investigation of the complaint showed that on the computer that the company had
provided him Escher had archived 3,200 Navy Reserve e-mails, from 1999 to 2005,
in more than 240 individually named folders and sub-folders. He had also used BWXT equipment, and
apparently BWXT time, to prepare 18 PowerPoint presentations, 75 Word
documents, 38 Excel spreadsheets, 12 PDF documents, and 140 miscellaneous
documents, all pertaining to the Navy Reserve and not BWXT business. He had also used the BWXT telephone system to
make 110 local calls and 574 long distance calls on Navy Reserve business.
BWXT’s personnel director made the decision to fire Escher,
based on his egregious abuse of BWXT time and equipment. BWXT contended, and the evidence produced in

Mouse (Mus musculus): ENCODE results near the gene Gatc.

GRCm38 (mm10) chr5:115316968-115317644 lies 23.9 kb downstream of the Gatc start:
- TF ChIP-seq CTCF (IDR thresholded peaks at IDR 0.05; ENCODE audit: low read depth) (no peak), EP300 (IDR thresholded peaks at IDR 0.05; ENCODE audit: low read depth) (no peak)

discovery affirmed, that the personnel director was not aware that Captain
Escher had filed a complaint about the way that his military leave was
characterized and accounted for, so the decision to fire him could not have
been motivated by irritation against him for having filed a USERRA
complaint. Moreover, the District Court
found and the Court of Appeals affirmed that the employer would have fired Escher anyway for the egregious abuse of time and
equipment, even if he had not been a member of a reserve component of the armed
forces and even if he had not filed a USERRA complaint.
This is not the first case I am aware of involving a
reservist getting into serious trouble for using employer time and equipment in
activities related to a reserve component unit.
My advice is simple: Don’t do it!